Core US Inflation – The Highest Two-Months Increase in Three Decades

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The US inflation data for the month of May was released last week. The data came out at the same time as the European Central Bank started its monetary policy meeting last Thursday.

Because the two events were the main events of the trading week, the markets did not move in the prior days. In fact, the ranges on most of the FX pairs were so tight that one may have argued that summer trading conditions are already here.

When the Consumer Price Index (CPI) was released, it showed that the prices of goods and services in May were increasing much faster than expected. As always, the CPI comes in two versions – the headline report and the core report. The latter is the one that matters for the Fed because it is not considering the food and energy prices – too volatile to be included in the report.

The headline CPI data for the month of May was expected to increase by 0.4% – it came out at 0.6% on a month-over-month basis. Also, the core data was expected at 0.5% – it came out at 0.7%.

With both headline and the core CPI beating expectations by a mile, coupled with the inflation data for the previous months, we see the highest two-month increase in inflation in three decades.

Core US Inflation – The Highest Two-Months Increase in Three Decades

What About the Fed?

The Federal Reserve of the United States (Fed) has a dual mandate. To create jobs and to maintain price stability.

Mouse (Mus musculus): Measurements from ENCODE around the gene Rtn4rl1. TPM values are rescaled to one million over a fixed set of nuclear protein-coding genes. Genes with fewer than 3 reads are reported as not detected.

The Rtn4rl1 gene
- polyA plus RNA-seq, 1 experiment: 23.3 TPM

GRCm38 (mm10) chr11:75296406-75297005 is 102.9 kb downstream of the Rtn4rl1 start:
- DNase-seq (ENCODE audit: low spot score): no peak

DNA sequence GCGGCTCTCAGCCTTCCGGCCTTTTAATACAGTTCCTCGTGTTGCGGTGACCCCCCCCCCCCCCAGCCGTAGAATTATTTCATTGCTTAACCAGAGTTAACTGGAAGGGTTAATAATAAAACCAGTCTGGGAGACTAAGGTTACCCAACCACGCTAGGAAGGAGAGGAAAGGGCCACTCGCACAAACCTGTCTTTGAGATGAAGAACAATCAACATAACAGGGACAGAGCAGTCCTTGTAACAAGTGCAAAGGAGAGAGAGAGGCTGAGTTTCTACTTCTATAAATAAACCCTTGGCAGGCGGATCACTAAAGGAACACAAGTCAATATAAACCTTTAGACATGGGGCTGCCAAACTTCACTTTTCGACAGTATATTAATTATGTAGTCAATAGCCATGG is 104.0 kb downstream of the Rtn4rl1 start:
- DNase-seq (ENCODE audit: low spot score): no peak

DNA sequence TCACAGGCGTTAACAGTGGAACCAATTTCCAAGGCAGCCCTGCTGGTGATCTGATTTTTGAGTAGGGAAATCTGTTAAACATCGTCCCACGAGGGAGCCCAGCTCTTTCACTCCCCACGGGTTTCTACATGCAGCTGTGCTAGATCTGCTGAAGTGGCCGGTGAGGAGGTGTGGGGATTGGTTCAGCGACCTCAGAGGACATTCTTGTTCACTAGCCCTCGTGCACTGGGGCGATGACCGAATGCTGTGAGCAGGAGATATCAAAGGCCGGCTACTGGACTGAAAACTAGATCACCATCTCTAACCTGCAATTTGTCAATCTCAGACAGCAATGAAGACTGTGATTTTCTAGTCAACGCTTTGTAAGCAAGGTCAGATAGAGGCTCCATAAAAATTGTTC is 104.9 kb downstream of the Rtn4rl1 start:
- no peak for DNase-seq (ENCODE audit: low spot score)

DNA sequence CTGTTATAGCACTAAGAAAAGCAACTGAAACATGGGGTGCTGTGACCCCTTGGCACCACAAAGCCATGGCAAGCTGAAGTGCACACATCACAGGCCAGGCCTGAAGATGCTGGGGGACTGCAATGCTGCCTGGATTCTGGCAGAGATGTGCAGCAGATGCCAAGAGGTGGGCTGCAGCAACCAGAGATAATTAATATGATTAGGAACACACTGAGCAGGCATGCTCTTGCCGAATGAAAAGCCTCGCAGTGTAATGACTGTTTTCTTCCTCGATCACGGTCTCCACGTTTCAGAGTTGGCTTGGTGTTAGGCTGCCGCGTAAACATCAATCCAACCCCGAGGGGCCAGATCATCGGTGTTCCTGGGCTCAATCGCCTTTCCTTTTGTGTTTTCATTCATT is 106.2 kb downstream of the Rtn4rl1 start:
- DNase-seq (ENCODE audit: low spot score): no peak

Naturally, inflation refers to the price stability part of the Fed’s mandate, and this one changed during the pandemic. More precisely, the Fed shifted its inflation mandate last August, from targeting 2% to averaging 2%. Out of the two releases, the Fed focuses on the core CPI.

Yet, the Fed did not mention so far what is period it considers when averaging inflation. The longer the period, the more it will allow inflation to rise.

At the start of the 1970s, as inflation escalated, then US President Nixon abandoned the Bretton Woods system, shocking financial markets and the international community. At the end of that decade, the Fed’s Chair, Paul Volcker, introduced bold anti-inflationary measures because inflation exceeded 13% on an annualized basis.

Last week’s data means that the core CPI reached 3.8% in the United States on an annualized basis. Central banks like the Fed argue that this is transitory and that the prices will cool down eventually.

While there is a long way to 13%, no one is expecting the Fed to raise the rates as Volker did back in 1979. Instead, all the Fed should do is to signal the tapering of its asset purchases. That might do the trick to stop the upside pressures on the prices of goods and services, and the Fed has the chance to do so this week, at its Wednesday meeting.

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